This entry was posted in India, Travel, Uncategorized and tagged , , , , , , . Bookmark the permalink.

23 Responses to Dreamers and Doers

  1. chr1 says:

    Thanks for sharing. The Indians I deal with in Seattle are willing to negotiate over most things as a cultural trait. Good to see that spirit.

    • annetbell says:

      Chris, thanks for sharing your experience. I have no personal experience, just a personal ones. I agree…a wonderful spirit! Namaste. . . .. Anne

  2. Page Shields says:

    Great post! and such good pictures of the street life.

  3. liviuchrisavram says:

    sunt oameni care se nasc in strada traiesc in strada si mor in strada .. si totusi sunt mult mai bogati si mai fericiti decat multi care au o casa , profesie sau glorie .. de ce .. ? este simplu .. ei iubesc si au venit in forma asta pe acest pamant drag sa ne invete pe noi ca iubirea depaseste toate zidurile create de preconcept , educatie si egoismul uman .. eu am avut norocul sa dorm in strada , am avut norocul sa fiu aruncat in tara straina fara casa, fara nimic, fara sa cunosc limba , fara nimeni . si totusi Iubrea revasata din Cer .. are grija de tot ce este viu ! Namaste !

    • annetbell says:

      I am so sorry not to be able to read this. I didn’t see a translate option……Namaste. . . .Anne

      • liviuchrisavram says:

        are people who are born in the street living in the streets and die in the street .. and yet are much richer and happier than ever that a home occupation or fame .. why .. ? is simple .. they love it and they come in the form on this earth to teach us love that love surpasses all the walls created by preconception, education and human selfishness .. I was lucky enough to sleep in the street, I was fortunate to be cast in the foreign country with no home, no nothing, to speak without one. REVAS Iubrea yet in Heaven .. takes care of all that lives! Namaste! 😉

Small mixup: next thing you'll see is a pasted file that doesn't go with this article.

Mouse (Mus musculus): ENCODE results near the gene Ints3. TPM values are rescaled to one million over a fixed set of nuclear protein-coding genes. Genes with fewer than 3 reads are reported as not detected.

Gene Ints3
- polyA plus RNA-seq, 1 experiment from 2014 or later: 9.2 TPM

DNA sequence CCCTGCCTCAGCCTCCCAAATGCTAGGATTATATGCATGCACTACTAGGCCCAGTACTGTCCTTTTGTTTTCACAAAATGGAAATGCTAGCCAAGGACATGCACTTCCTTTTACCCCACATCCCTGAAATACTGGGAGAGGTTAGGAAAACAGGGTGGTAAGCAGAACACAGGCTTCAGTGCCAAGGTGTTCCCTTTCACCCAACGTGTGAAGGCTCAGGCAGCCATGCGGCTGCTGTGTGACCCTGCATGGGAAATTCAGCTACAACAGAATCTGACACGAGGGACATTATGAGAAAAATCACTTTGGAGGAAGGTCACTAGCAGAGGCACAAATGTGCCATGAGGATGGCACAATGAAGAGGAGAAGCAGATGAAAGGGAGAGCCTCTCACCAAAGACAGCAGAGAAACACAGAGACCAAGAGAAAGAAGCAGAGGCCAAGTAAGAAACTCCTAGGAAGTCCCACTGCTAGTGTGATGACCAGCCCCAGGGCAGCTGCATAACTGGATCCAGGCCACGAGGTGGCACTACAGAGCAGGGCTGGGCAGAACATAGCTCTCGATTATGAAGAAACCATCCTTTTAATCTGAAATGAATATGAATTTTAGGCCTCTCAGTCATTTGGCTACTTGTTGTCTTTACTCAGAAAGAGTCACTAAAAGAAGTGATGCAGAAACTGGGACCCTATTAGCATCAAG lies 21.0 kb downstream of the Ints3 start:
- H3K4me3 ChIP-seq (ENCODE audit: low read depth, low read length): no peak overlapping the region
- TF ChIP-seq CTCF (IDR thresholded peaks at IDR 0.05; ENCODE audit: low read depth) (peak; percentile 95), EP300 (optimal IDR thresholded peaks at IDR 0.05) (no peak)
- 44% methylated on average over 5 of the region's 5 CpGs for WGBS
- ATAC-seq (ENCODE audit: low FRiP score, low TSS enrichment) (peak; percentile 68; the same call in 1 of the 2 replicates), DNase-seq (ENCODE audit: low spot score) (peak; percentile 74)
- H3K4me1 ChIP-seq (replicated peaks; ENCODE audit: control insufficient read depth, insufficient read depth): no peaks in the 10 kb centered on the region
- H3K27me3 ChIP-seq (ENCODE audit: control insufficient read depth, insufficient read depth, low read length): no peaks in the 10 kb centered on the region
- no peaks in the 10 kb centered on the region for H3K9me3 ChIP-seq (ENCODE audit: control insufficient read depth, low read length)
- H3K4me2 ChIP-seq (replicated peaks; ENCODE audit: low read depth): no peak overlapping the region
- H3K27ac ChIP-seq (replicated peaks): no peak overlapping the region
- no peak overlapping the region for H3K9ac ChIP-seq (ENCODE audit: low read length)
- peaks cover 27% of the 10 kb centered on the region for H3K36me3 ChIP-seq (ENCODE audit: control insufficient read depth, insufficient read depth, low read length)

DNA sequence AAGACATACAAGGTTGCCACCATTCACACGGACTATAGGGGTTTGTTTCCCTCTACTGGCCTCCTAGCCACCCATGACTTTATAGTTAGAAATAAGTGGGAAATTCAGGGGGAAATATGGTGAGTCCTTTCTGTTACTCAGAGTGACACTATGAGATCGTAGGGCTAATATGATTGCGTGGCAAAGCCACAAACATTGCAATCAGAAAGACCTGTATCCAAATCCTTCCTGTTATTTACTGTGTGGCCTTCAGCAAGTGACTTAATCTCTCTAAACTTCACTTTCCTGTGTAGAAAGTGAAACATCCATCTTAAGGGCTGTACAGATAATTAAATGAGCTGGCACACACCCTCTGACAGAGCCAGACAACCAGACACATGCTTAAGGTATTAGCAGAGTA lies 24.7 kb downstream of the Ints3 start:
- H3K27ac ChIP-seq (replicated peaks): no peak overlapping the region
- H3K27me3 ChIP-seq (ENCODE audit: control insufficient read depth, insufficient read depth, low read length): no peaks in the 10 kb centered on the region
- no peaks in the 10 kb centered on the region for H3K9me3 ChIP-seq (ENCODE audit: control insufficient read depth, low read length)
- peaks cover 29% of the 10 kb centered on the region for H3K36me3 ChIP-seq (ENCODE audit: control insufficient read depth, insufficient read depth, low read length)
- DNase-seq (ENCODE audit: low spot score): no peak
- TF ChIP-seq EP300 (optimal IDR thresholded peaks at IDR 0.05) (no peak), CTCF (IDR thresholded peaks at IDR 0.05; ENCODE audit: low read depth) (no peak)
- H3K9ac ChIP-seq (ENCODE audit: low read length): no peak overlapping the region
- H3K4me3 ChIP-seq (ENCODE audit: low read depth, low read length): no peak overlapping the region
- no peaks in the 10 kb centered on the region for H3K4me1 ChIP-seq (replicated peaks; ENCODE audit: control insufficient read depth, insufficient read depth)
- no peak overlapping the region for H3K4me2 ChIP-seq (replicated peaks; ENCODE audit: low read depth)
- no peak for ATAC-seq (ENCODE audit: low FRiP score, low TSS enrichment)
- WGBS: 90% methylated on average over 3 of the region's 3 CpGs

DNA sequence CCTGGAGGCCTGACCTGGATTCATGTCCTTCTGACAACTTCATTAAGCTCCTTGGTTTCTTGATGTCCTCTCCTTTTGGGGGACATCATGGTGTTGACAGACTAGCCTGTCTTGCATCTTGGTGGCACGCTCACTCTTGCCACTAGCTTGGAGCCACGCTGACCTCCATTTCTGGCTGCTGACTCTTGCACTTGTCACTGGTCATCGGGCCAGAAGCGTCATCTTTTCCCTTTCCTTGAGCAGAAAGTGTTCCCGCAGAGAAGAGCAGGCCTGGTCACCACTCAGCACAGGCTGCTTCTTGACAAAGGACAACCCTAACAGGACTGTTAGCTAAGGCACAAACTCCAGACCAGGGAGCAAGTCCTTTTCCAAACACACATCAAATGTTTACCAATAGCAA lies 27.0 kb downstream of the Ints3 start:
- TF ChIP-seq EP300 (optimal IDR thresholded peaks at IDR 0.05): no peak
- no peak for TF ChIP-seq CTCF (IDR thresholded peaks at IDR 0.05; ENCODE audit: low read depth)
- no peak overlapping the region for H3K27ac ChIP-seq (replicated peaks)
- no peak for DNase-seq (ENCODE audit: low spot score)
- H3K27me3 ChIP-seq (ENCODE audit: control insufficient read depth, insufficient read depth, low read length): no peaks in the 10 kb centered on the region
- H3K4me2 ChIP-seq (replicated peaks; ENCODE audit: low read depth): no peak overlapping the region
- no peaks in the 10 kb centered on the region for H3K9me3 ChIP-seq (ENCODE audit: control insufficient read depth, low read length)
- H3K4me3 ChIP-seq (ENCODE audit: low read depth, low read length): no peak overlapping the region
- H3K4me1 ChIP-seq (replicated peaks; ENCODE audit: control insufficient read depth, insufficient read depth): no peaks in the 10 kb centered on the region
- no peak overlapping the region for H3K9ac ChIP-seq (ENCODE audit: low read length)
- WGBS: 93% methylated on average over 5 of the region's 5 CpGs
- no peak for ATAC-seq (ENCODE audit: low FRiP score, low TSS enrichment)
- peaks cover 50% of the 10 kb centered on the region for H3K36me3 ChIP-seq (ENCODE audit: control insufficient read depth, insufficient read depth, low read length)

• annetbell says:

        I think you are right. We marveled at these people who had so little in material goods, taking such joy in the simple things of life..flying kits, smiling, waving , laughing..feeding the feral animals. India was a life changing experience for us. Were you in India or somewhere else living on the streets? Namaste. . . .Anne

      • liviuchrisavram says:

        I learned to live in the heart Namaste 🙂

      • annetbell says:

        And a good place that is to be! Namaste. . . .Anne

  4. yiyime says:

    Thank you for sharing this interesting , compelling , motivational and inspiring post . Love the photographs and indeed make a point which I deeply believe in …that determination , dedication and hard work can overcome the greatest of barriers in one’s life.

  5. Kongo says:

    love the photos of the street people

    • annetbell says:

      Indian people love to have their picture taken and are quick with a ear to ear grin. Wonderful, peaceful, joyful people with so little material wealth! Namaste. . . . Anne

  6. maverickbird says:

    Anne You might also be interested in reading a book about Dharavi slum in Mumbai, I guess its called poor little rich slum.It gives a dizzying peek into the staggering micro economy called slum entrepreneurs.Needles to say,if you have not yet visited it, it will be a life changing read.

    • annetbell says:

      I have read Katherine Boo’s BEHIND THE BEAUTIFUL FOREVERS, about that slum but haven’t heard of Poor LIttle Slum. Thanks for the tip and the comment. Keep reading
      namaste. . . .Anne

  7. Nita says:

    My stockpicturesforeveryone photo blog is there for bloggers like you but in return I need an acknowledgment if any picture is used. You need to provide a link to the blog or the page from where you took the image (not the image itself) and you also need to give the credit to either Nita Jatar Kulkarni or http://www.stockpicturesforeveryone.com/
    The original picture is here:
    You can either do that either at the bottom of the image or at the bottom of the post – a link as well as a credit line.
    If you do not wish to follow the procedure, I understand, but then you need to remove the picture
    (https://talesalongtheway.files.wordpress.com/2013/06/strtailor.jpg?w=650) of the woman in a green sari who is speaking with the street tailor.

  8. Nita says:

    Yes, thank you. Appreciate you prompt response.